Wear a mask and quit being an asshole.
It occurs to me I have no idea what music is popular anymore. This has been a journey, of sorts, starting maybe ten or fifteen years ago, when I began exploring progressive rock and experimental music. I found a satisfaction in the sound, and at the same time it opened up a doorway to more. I enjoyed learning that this genre, which I had enjoyed quietly — privately — as a youth, actually had a name and a bit of a subculture and fanbase. And in this age of streaming services and YouTube and their ilk, not to mention a frighteningly growing artificial intelligence, you can queue algorithmically recommended songs similar to what you're listening to on an ever twisting and turning rabbit hole extending out into eternity.
So I wonder if anyone else is going down this path, this winding path, out there. Or some similar path... regardless of the genre, or even the subject matter. There's enough intelligence on the web now that it can pretty accurately recommend what you might like next. And I'm not talking about the people on the internet... Jesus H. God, no. I'm talking about the stuff... the information. Do you like anything at all? Any particular kind of book, movie, music, media, artform, topic? Jump in anywhere, see you in a decade or two. It's all out there.
And as we each get further down our own pathways, maybe despite how this may seem to expand our views, it could be doing the opposite by sending each of us down seven and a half billion unique rabbit holes, wending further and further away from the so-called mainstream. And then there is no more mainstream, and no way to get back to it or to any other pathway. Just each of us in our own private Idaho, advancing to the next turn in the road.
This isn't a bad thing necessarily, but for those who champion the internet as a great equalizer, it may be worth considering that your head is down a rabbit hole somewhere too. It may be worth asking which one, and whether or not it's keeping you from looking around once in awhile at other things.
I got a new car. My old car was purchased shortly after 9/11 and it was a rather basic five-speed model with cruise control, air conditioning, and a CD player. Over the years I added a few minor upgrades to the vehicle as needed... such as a phone mount and a Bluetooth adapter for the stereo. The CD player quit working at some point, I don't recall when; but by the time it had, CDs were fairly obsolete anyway. The car suffered a mechanical failure a couple of weeks ago, mileage far into the six figures. Since the Blue Book value was way under what the repairs would have cost, I decided it was finally time to visit the car lot and make a big purchase.
So my new car also has cruise control and air conditioning. There is no CD player, which is fine with me. It has Bluetooth built in, which is also fine, and a big cubby in the front where I can put my phone. There are also a lot of bells and whistles, things like cameras, GPS, automatic headlights, voice control (!!!), separate temperature zones for the cabin, heated seats. It computes my gas mileage as I drive, has a couple of different display screens in the front, and can even pop up a notice near the speedometer when I get a text or have a turn coming up. It's an automatic, and I guess the word "automatic" is pretty all-encompassing as far as this vehicle goes. It doesn't even have a key... it detects my presence with a little transmitter thing, unlocks when I touch the door handle, and starts when I push a button.
The model I got has the base package for its class (do I sound like a car commercial, or what?). There's an upgrade package available which adds even more bells and whistles to this already hefty collection. Among the upgrades are quite a few mechanisms for keeping you safe in a slightly more aggressive manner than you'd expect, such as "nudging" you back into the correct lane in case you drift a little, or "helping" you apply the brakes in case you're getting too close to an object in front of you, or "watching" the car in front of you while in cruise control and keeping up with it. For people who are a little nervous about vehicles which drive for you, this is probably how you'll get eased into the concept... small incremental improvements which make the driving process easier and easier, eventually reaching a point where you can just relax and enjoy the scenery.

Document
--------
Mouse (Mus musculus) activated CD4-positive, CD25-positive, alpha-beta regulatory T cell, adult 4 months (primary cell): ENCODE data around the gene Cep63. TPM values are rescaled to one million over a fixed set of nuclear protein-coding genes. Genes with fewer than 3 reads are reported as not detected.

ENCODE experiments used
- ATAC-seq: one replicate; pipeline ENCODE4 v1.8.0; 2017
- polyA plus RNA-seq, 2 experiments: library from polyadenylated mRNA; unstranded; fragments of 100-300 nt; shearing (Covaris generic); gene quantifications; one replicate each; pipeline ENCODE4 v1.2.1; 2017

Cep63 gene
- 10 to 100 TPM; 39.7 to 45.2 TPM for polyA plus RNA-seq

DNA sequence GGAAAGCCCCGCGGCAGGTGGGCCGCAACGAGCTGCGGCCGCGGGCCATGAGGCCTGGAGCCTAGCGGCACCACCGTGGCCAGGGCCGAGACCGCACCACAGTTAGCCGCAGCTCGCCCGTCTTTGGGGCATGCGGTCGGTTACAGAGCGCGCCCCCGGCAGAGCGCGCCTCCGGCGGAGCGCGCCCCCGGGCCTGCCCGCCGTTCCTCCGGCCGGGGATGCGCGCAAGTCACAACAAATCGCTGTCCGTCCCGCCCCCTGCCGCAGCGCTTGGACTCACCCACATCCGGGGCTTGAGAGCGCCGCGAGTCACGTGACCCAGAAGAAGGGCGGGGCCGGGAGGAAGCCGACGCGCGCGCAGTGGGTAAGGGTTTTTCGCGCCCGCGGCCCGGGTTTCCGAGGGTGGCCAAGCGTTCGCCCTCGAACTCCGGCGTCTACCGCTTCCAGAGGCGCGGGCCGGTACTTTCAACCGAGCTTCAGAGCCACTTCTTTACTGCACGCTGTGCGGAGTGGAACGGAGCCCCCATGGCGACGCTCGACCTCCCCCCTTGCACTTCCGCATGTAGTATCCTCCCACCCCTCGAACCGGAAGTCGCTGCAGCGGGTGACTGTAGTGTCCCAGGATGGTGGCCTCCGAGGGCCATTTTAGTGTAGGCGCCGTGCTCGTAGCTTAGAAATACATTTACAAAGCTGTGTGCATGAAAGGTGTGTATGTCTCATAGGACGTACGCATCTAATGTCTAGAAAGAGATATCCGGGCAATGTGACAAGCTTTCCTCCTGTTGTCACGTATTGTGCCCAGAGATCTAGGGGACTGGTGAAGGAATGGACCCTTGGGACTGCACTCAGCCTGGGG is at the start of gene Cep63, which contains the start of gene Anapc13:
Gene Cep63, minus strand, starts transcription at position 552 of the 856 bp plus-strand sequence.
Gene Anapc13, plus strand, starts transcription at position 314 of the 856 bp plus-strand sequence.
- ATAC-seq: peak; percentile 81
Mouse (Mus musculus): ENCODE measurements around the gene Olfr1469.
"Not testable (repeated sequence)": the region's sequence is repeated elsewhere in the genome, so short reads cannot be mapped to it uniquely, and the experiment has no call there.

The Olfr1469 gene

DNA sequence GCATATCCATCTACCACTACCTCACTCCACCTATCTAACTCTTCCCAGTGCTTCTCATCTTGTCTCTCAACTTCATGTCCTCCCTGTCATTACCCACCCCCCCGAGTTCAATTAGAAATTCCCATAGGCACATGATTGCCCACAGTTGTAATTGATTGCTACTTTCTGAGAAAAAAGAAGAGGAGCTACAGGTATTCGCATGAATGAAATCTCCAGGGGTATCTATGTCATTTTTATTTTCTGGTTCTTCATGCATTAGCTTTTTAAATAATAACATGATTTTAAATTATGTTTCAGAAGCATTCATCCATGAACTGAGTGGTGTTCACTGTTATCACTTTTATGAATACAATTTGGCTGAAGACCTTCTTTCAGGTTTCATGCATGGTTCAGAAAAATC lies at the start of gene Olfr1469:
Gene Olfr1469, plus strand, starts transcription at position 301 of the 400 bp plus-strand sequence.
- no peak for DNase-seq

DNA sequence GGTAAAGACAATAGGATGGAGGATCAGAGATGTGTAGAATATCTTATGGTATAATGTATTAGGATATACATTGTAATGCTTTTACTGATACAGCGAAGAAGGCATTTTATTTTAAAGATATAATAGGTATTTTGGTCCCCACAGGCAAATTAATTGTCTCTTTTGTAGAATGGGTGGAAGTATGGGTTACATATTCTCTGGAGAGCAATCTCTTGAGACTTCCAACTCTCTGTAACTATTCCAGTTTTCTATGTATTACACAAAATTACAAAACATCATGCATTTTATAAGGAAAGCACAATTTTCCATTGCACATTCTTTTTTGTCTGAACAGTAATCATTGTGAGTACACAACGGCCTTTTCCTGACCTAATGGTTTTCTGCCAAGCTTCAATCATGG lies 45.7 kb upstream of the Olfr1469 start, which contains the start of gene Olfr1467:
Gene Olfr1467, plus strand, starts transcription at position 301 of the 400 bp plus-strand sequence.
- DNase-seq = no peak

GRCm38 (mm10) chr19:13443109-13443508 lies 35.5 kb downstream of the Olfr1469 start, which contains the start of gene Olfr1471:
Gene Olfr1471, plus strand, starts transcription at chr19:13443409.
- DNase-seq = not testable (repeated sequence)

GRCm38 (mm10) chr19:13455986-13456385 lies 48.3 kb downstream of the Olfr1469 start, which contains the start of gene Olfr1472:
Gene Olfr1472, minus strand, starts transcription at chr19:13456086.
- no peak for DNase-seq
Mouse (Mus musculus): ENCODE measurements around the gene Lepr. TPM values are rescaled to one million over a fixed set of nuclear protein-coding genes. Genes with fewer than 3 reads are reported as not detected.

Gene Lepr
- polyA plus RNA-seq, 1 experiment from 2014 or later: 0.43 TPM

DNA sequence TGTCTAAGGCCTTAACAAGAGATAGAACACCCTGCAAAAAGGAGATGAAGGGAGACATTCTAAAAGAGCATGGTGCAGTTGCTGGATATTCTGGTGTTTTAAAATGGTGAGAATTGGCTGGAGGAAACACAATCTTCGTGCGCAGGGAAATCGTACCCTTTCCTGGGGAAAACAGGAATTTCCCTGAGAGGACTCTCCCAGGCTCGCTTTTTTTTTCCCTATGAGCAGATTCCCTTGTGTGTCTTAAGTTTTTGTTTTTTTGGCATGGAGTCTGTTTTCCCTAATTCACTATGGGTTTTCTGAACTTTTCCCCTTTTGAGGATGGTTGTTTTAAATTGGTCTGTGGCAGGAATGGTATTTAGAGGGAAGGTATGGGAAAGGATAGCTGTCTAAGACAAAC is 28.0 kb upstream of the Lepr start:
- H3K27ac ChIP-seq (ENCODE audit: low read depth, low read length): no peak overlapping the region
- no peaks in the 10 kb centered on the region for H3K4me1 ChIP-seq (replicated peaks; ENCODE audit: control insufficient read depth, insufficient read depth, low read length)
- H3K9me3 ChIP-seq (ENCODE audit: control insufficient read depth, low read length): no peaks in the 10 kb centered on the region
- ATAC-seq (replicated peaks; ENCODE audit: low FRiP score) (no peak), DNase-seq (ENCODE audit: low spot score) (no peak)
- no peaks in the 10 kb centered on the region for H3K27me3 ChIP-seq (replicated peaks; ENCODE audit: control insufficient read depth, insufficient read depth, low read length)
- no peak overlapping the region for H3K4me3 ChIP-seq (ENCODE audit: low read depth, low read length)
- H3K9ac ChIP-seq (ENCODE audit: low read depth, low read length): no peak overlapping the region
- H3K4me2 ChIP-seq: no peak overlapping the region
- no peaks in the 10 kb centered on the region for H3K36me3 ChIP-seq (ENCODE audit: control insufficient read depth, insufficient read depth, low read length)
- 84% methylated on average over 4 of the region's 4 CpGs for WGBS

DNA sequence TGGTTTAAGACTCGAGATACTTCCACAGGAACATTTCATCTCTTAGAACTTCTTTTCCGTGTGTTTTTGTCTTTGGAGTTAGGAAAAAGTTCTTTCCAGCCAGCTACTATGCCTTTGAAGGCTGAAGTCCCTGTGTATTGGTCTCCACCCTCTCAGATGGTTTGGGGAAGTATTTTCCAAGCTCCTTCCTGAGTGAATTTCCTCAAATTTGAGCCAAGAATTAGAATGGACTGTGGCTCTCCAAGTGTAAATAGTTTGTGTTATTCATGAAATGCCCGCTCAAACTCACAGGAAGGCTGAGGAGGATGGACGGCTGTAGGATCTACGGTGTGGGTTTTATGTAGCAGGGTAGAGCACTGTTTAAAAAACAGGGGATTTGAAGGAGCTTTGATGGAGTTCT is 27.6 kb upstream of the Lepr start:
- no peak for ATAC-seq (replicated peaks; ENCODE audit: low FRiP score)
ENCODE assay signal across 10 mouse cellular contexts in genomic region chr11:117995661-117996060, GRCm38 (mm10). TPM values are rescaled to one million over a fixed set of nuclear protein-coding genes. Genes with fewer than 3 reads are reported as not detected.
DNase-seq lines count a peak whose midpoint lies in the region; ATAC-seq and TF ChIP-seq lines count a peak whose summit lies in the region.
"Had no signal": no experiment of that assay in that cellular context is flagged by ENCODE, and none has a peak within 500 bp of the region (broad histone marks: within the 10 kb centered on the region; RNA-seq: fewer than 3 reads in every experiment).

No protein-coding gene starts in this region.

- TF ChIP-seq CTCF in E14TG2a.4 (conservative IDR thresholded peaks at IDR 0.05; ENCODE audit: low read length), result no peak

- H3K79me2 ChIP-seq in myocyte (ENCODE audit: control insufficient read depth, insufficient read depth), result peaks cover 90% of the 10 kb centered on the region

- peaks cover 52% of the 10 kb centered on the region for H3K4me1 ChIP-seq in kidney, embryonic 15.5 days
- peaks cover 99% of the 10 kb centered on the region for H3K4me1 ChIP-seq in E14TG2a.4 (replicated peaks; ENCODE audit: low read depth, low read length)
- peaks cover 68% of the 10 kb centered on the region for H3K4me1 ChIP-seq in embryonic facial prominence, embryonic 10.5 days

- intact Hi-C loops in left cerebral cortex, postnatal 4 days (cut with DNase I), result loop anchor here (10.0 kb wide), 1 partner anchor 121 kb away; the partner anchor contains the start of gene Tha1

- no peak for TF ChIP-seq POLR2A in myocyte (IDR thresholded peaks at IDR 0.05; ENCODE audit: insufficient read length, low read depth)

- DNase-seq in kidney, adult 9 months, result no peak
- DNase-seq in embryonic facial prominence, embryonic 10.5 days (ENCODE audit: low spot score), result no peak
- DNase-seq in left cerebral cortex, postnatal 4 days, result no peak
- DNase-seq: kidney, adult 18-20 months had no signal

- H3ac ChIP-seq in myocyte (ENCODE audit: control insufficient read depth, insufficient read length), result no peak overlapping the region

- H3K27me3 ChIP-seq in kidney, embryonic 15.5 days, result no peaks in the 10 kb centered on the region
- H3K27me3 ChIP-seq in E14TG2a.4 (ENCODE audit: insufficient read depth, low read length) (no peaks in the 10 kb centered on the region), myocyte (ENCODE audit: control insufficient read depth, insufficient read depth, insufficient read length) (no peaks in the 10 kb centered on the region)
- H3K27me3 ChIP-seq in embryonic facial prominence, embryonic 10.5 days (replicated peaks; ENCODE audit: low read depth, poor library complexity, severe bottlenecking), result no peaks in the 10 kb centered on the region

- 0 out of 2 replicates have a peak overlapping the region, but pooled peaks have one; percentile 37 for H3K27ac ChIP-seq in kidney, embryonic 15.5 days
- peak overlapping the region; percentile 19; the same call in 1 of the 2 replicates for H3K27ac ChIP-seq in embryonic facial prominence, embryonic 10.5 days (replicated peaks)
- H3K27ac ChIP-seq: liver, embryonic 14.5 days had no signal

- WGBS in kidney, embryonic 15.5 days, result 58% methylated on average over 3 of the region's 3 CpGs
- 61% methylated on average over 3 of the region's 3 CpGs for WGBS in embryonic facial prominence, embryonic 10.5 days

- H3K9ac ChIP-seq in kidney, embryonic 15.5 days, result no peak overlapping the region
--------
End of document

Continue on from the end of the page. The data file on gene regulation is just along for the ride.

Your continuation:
I've realized we're at a point where thinking of our vehicles as "cars" in the traditional sense is perhaps as obsolete as my old five-speed was. Instead, we maybe should see them as big mobile computers we can drive around in. That is... until they're driving us around instead.
Just in case you're jonesing for a Star Trek fix before Star Trek: Discovery starts in a week or so, you'd do well to check out The Orville on Fox. It's not Trek, but it's a great show — in space, on a spaceship, with a crew that has fantastic chemistry — and there's enough familiarity to make any Trek fan feel right at home.
It's getting panned by critics, and I somewhat expected this. It's being called bland, not funny, and rarely effective. I'm not sure what show these people were watching, but it wasn't The Orville. The show I watched was irreverent, funny, and well-executed — and with just enough nostalgia thrown in to pay proper respectful homage to a giant sci-fi series.
Fox has already moved it from Sunday to Thursday, two episodes in. I'd like to think the network is making a smart move there, moving it out of the post-NFL game slot (where it would be subject to delays and such, as sports programming can be a bit unpredictable) and into a proper primetime slot... Thursday nights at 9:00, an esteemed place once occupied by shows like Cheers, Seinfeld, Frasier (all on "another network" as David Letterman once used to say). My assumption that Fox knows how to keep a sci-fi show alive could easily be wrong too. It is the same network that canceled Firefly, after all. As if we sci-fi folks would ever forget that, or forgive it.
Anyway, check it out. And for the critics and haters, here's a quick checklist to get you up to speed.
- It's Seth MacFarlane. If you were expecting high drama or a documentary or something, you might want to review his other work.
- It's early. All sci-fi shows need at least a season, maybe a half season, to get their sea legs (or space legs, whatever). I think you could say that about most shows, really. It's called character development. This one has already got some pretty good chemistry if you'd pay attention.
- The audience loves it. Which of these is more likely... that you're wrong, or that all of us are?